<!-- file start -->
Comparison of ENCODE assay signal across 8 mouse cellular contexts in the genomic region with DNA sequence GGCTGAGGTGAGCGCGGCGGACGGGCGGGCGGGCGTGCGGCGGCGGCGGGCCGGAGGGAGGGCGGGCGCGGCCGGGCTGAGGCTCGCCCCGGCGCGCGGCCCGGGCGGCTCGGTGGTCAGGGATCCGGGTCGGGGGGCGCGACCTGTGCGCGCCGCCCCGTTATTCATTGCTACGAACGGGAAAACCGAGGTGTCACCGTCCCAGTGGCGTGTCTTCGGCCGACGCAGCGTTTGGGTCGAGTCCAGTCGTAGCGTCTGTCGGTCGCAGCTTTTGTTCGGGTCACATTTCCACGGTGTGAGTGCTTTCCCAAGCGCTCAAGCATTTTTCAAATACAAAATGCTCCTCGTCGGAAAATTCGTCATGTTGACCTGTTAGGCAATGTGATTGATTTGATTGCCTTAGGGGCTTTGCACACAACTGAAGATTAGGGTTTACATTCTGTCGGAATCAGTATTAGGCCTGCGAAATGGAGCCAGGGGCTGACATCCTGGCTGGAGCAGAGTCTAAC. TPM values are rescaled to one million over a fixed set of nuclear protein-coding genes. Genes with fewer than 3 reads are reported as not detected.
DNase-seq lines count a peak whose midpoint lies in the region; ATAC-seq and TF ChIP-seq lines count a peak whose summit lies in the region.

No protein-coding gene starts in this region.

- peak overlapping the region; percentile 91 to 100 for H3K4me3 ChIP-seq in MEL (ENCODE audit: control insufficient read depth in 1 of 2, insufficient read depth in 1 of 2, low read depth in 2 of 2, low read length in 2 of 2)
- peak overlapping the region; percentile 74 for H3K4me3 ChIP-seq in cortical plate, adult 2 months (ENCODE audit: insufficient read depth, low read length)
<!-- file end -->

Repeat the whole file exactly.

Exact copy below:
Comparison of ENCODE assay signal across 8 mouse cellular contexts in the genomic region with DNA sequence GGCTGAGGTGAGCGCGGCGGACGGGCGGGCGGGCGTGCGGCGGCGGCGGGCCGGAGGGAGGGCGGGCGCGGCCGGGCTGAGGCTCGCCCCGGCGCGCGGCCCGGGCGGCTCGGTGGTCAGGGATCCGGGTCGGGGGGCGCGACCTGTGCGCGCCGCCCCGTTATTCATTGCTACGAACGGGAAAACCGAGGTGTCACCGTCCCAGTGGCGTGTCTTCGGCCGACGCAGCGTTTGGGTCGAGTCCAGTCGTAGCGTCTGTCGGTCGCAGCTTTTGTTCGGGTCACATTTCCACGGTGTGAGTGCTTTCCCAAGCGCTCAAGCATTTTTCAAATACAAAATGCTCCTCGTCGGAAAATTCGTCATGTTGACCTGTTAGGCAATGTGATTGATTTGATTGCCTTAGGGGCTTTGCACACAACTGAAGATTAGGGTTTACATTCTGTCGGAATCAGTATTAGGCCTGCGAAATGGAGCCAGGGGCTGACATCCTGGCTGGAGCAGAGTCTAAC. TPM values are rescaled to one million over a fixed set of nuclear protein-coding genes. Genes with fewer than 3 reads are reported as not detected.
DNase-seq lines count a peak whose midpoint lies in the region; ATAC-seq and TF ChIP-seq lines count a peak whose summit lies in the region.

No protein-coding gene starts in this region.

- peak overlapping the region; percentile 91 to 100 for H3K4me3 ChIP-seq in MEL (ENCODE audit: control insufficient read depth in 1 of 2, insufficient read depth in 1 of 2, low read depth in 2 of 2, low read length in 2 of 2)
- peak overlapping the region; percentile 74 for H3K4me3 ChIP-seq in cortical plate, adult 2 months (ENCODE audit: insufficient read depth, low read length)